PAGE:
Josiah Royce's voyage to the South Seas in 1888, undertaken on his physician's advice, restored the philosopher to full physical and mental vigor. What is not so well known is that after a few months of sailing Royce began to "bag new game," as he put it, in his philosophical pursuits. Frank M. Oppenheim examines Royce's writings from this year of travel, including his correspondence and the notes he made on his reading, and finds there the seeds of much of his later thought.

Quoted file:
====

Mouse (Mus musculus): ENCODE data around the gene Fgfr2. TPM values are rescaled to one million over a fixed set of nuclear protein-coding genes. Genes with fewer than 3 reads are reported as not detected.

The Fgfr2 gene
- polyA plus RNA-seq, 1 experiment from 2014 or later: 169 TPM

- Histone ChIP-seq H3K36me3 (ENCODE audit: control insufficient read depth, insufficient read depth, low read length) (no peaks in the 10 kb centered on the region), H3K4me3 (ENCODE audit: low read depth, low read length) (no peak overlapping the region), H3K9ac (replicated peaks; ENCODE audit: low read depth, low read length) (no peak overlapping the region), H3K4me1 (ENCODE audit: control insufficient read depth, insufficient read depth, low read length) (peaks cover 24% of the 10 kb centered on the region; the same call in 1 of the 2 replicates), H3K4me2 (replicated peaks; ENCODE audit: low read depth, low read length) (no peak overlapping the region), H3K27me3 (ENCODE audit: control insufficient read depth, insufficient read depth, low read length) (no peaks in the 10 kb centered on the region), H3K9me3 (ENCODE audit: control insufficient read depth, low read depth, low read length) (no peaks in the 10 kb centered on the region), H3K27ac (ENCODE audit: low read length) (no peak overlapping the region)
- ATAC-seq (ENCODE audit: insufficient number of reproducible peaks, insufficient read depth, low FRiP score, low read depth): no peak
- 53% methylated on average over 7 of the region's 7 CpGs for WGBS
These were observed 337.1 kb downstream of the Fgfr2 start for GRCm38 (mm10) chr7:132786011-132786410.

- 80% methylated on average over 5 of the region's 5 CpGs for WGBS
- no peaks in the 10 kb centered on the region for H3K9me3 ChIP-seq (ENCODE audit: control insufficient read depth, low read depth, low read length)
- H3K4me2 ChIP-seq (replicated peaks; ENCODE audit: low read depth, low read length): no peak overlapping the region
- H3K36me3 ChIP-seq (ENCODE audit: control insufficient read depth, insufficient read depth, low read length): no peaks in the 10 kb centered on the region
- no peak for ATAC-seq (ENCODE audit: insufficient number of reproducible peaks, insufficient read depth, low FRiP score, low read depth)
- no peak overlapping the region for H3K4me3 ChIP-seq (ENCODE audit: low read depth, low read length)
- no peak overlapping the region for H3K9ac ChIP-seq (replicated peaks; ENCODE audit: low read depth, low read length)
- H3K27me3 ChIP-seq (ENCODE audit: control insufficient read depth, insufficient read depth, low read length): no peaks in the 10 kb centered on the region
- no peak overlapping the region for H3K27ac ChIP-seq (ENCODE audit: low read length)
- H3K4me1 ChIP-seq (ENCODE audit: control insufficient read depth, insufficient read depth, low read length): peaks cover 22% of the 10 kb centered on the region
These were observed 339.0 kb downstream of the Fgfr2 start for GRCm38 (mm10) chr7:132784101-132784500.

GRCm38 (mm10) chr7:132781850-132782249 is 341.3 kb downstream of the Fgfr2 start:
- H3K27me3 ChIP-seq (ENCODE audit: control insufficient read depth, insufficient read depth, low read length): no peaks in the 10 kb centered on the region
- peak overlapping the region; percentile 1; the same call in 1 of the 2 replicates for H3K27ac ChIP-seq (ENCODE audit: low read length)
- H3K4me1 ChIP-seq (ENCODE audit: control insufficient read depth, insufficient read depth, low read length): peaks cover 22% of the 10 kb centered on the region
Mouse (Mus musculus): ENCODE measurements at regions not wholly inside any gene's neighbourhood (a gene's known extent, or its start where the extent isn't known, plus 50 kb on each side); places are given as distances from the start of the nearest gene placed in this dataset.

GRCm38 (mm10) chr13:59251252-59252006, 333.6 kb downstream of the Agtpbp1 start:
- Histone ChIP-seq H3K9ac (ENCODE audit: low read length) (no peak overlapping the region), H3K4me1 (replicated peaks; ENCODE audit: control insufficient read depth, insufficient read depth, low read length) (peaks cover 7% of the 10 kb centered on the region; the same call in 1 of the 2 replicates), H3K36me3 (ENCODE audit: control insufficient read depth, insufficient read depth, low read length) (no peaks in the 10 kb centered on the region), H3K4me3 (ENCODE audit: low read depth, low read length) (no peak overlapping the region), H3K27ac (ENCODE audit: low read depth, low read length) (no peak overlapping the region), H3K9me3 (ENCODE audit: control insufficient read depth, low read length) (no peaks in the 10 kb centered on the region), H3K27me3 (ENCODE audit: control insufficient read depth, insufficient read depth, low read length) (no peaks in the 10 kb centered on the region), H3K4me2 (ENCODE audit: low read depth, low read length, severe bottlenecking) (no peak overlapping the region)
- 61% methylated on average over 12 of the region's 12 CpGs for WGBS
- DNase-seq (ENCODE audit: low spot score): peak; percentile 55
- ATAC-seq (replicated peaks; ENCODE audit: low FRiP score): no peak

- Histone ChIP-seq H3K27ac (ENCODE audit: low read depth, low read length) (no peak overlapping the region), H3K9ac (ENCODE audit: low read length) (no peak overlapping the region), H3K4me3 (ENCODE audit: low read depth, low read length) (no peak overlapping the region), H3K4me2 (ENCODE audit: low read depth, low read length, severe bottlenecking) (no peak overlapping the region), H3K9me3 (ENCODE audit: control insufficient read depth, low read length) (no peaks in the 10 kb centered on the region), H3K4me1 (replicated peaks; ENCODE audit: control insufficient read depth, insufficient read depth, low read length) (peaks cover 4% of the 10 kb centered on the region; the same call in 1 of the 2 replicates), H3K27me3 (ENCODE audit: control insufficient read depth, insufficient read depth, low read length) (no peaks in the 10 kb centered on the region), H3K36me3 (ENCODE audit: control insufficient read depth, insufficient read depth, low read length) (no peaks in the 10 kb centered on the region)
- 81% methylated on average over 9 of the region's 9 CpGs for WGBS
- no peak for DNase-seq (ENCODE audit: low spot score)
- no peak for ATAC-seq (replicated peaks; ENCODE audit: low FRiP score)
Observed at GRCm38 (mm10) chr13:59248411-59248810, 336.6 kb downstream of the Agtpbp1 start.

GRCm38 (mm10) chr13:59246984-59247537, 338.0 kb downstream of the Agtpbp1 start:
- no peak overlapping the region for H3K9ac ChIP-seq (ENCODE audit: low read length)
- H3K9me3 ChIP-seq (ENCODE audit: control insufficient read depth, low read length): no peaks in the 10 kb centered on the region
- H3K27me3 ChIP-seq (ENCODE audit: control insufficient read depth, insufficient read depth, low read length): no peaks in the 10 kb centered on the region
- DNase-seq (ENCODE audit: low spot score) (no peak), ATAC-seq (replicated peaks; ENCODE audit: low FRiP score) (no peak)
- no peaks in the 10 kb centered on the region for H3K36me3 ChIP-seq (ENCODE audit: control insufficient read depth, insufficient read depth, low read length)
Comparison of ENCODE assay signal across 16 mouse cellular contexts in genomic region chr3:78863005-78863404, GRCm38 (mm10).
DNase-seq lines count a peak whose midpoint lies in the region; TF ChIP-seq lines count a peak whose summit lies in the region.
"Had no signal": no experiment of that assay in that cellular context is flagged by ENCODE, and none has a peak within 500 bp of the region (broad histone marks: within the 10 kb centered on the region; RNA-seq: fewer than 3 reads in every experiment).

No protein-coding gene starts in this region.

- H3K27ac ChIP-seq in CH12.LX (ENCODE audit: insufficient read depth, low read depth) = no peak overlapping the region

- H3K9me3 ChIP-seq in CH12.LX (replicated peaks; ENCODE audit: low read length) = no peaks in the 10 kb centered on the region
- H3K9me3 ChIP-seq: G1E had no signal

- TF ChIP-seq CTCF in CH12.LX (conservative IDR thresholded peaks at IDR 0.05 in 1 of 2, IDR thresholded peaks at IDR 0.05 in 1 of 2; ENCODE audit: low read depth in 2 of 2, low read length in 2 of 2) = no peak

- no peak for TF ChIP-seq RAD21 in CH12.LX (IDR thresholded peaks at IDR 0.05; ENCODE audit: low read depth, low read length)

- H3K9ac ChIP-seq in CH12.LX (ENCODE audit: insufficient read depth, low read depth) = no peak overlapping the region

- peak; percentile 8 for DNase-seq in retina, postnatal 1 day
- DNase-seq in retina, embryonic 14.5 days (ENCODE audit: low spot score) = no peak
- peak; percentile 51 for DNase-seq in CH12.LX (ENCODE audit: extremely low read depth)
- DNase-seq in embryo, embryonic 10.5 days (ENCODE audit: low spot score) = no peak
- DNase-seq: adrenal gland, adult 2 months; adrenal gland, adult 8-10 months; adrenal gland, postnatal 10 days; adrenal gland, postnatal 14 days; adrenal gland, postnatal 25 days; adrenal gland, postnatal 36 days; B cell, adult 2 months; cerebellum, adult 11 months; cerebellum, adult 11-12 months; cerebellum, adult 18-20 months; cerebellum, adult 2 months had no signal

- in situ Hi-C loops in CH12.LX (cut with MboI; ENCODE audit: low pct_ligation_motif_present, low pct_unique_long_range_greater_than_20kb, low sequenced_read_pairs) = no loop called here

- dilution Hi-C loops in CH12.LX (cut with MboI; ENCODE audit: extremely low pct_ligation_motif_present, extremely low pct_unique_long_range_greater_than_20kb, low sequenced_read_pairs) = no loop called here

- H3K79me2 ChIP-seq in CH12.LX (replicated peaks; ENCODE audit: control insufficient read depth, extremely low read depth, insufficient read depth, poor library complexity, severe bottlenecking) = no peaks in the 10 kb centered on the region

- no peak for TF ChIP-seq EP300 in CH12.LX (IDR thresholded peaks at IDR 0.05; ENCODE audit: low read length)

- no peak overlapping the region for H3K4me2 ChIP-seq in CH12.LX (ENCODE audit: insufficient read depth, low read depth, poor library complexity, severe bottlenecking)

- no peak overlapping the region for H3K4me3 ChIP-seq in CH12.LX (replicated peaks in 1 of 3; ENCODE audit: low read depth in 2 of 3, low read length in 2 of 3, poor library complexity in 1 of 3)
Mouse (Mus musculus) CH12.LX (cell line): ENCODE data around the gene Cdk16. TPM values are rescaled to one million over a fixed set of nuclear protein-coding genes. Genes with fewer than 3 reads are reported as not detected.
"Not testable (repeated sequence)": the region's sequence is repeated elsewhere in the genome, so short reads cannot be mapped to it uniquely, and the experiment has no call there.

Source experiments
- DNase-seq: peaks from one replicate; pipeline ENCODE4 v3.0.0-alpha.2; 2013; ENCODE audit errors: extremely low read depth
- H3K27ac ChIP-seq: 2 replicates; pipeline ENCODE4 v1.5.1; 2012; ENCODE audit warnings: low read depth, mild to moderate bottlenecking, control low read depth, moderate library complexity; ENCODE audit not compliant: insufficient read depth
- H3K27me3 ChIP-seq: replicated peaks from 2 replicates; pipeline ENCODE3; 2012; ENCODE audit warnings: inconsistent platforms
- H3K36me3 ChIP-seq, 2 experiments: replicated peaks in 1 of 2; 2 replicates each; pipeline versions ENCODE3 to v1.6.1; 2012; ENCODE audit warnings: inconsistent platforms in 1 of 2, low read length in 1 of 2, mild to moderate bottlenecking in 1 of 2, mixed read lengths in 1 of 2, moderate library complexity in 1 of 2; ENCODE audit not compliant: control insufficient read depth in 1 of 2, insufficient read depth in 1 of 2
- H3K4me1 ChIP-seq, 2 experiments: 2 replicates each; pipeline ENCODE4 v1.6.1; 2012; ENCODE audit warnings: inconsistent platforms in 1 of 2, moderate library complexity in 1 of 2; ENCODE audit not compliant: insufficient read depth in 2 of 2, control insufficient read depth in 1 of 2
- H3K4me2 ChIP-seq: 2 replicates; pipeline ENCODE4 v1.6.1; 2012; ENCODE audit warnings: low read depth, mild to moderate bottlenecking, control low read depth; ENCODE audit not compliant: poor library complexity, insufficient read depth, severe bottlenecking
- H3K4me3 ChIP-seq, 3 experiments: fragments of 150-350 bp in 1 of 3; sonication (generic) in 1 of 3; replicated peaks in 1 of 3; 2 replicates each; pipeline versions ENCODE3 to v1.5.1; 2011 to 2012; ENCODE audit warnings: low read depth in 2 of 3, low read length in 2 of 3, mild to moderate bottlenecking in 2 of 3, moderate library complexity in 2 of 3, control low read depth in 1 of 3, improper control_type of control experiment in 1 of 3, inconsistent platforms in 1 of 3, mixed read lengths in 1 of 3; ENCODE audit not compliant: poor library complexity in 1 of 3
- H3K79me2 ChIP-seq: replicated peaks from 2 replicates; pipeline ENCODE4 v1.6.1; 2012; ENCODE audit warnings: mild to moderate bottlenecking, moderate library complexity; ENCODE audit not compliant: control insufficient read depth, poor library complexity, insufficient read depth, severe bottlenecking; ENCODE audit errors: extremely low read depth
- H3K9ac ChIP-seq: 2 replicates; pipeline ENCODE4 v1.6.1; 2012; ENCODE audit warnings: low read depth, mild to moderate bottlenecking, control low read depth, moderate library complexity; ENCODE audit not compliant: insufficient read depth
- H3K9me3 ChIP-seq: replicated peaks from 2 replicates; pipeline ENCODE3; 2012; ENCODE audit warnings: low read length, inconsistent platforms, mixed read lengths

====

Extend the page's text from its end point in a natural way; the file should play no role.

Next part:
While Professor Oppenheim is careful not to overstate the importance of this year of travel in the development of Royce's philosophy, he shows without question that the period was fruitful both intellectually and psychologically. His thoughtful analysis gives us a fuller appreciation of the philosopher and the man.